Concerns over the provision and quality of health care and a strong interest in health care resources and research have created a need for health information professionals. The purpose of this course of study is to produce information professionals with knowledge of health sciences resources and the organization, retrieval, and management of such resources in order to meet the needs of clinicians, researchers, nurses, other health care professionals, policy developers, and the general public. Students who complete this course of study will have the competencies to work as health information professionals in the following information environments:
- Academic health sciences libraries
- Hospital libraries
- Public libraries
- Special libraries, such as pharmaceutical libraries, corporate libraries, and federal libraries.
Students who pursue this course of study may be qualified to apply for positions such as:
- Health information specialists
- Medical librarians
- Medical records specialists
- Health Informationists
- Medical Informatics
This course of study is designed to foster the development of professional competencies in the six areas identified by the Department of Library and Information Science (see The Professional Competencies for Graduates of the Masters in Library Science Degree Program). Specifically, this document aims to help students develop competency in the five areas listed below. These competencies are closely aligned with the recommendations of the Medical Library Association’s “Competencies for Lifelong Learning and Professional Success: The Educational Policy Statement of the Medical Library Association” (2007).
- Knowledge, skills, and abilities (KSA) related to health sciences information resources and information systems. The KSA covers competencies in professional ethics, information organization, services, and resources.
- Knowledge of the health sciences, the health care environment, and the policies, legislation, issues, and trends that affect the health care environment.
- Health information technologies, including database management, usability testing, knowledge of user behaviors and commitment to user-centered design of information systems, such as systems for personal health records and electronic medical records.
- Research, including knowledge of research methodologies and statistics, and ability to conduct research and present research effectively.
- Leadership and management, including the ability to promote collaboration, participate effectively in collaborative projects, and manage projects successfully.
The four core courses will lay a solid foundation for this course of study. Several mid-level and advanced courses will provide opportunities for students to obtain specialized knowledge and skills in the health sciences area and develop proficiency in organizing health sciences resources and providing information services to users.
Required Courses (4 courses: 12 credits)
- 551: Organization of Information
- 553: Information Sources and Services
- 555: Information Systems in Libraries
- 557: The Information Professions in Society
Highly Recommended Courses (Take 5 courses from this group: 15 credits)
- 838: Health Sciences Information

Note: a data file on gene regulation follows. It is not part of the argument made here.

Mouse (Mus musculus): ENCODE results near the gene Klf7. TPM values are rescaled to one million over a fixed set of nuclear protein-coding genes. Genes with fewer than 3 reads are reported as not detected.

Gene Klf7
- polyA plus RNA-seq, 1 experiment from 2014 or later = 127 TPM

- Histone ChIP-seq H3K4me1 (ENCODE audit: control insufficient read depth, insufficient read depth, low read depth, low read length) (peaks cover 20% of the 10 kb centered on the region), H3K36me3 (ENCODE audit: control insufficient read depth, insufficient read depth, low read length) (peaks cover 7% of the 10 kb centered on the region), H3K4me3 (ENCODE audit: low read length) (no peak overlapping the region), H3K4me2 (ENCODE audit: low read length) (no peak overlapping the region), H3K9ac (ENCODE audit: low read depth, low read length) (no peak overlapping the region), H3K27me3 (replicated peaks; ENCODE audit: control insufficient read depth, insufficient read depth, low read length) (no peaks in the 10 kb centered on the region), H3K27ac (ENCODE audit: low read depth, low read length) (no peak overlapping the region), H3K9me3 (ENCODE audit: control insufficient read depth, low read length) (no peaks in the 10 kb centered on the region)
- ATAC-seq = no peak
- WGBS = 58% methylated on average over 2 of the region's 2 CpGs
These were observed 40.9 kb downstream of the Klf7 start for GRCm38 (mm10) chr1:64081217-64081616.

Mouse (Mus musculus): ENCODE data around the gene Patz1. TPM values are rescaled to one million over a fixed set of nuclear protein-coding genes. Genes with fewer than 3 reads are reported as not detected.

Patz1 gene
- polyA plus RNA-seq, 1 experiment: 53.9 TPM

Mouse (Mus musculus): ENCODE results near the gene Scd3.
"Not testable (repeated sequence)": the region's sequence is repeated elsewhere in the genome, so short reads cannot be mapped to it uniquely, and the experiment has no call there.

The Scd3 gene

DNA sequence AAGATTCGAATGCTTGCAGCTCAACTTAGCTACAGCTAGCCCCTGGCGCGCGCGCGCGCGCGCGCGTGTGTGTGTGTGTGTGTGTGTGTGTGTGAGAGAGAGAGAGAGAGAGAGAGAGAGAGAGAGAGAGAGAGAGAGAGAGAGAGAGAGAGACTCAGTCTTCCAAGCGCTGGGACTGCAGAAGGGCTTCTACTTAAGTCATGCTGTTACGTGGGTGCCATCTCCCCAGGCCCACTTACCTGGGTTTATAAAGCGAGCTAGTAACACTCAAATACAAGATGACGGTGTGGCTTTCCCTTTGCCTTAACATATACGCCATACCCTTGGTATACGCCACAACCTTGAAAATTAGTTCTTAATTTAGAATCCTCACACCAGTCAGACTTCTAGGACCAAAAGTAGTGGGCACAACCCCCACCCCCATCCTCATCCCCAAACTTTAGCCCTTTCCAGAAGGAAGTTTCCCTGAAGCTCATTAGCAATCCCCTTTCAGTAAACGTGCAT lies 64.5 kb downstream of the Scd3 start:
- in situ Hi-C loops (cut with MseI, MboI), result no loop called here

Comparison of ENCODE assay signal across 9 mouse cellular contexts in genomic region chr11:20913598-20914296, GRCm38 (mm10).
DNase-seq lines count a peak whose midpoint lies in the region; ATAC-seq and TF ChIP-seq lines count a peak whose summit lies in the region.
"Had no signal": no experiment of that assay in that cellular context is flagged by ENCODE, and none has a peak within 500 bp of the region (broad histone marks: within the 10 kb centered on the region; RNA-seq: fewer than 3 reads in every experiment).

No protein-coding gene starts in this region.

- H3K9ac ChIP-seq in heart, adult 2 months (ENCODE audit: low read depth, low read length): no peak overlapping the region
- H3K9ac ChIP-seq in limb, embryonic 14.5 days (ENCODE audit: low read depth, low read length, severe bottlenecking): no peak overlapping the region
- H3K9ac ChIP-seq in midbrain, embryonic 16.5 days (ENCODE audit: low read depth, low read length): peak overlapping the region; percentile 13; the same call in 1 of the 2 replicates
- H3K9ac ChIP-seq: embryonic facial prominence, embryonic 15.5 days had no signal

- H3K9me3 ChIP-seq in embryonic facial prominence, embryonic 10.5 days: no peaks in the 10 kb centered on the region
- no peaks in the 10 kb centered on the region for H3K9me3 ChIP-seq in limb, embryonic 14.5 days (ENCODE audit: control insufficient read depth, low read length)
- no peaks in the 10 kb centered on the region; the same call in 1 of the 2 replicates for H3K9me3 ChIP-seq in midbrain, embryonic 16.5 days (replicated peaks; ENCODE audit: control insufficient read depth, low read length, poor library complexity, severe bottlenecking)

- 871: Health Informatics
- 524: Actionable Intelligence
- 633: Information Retrieval and Analysis
- 635: Human Information Behavior
- 675: Research Methods
- 654: Database Management
Other Recommended Courses (take 3 courses from this group: 9 credits)
- 650: Information Architecture & Web Design
- 615: Metadata
- 612: Foundations of Digital Libraries
- 637: Government Data and Information
- 638: E-Science and Technology Information
- 695A: Practicum in a healthcare setting
695A: Practicum in a healthcare setting
Students will work as professionals under the supervision of a practitioner. Practicum sites can be a medical library in a university, a hospital library, a public library, a think tank library, a government agency specializing in health care, or a business library.
Courses* mapped to Competency Areas
|Information Organization||Services & Resources||Information Technology||Professional Identity & Management|
*Practicum (695A) is not mapped in this table.
Health Sciences Course of Study Checklist (.docx)
Online Resources and Publications
For more information about health sciences information and recent trends, the following resources might be of interest to students:
- The Academy of Health Information Professionals
- Journal of the Medical Library Association
- Medical Reference Services Quarterly
- Health Information & Libraries Journal
- Journal of Hospital Librarianship
- National Library of Medicine
- Special Libraries Association: Pharmaceutical & Health Technology Division
- Discussions on careers paths, including job requirements and responsibilities, salary figures, and interviews with current professionals
Recorded Webinar - February 8, 2017
Unique Aspects of Health Sciences Librarianship - free recorded webinar and ongoing discussion - a presentation by ALA's Office for Diversity, Literacy, and Outreach Services and the Latino SIG of the Medical Library Association (MLA)
Professional associations provide a variety of resources for students, professionals, and paraprofessionals including continuing education classes and seminars, networking opportunities, listservs, and much more. Most have student discounts and some offer mentoring programs for new graduates. Some associations related to health informatics include: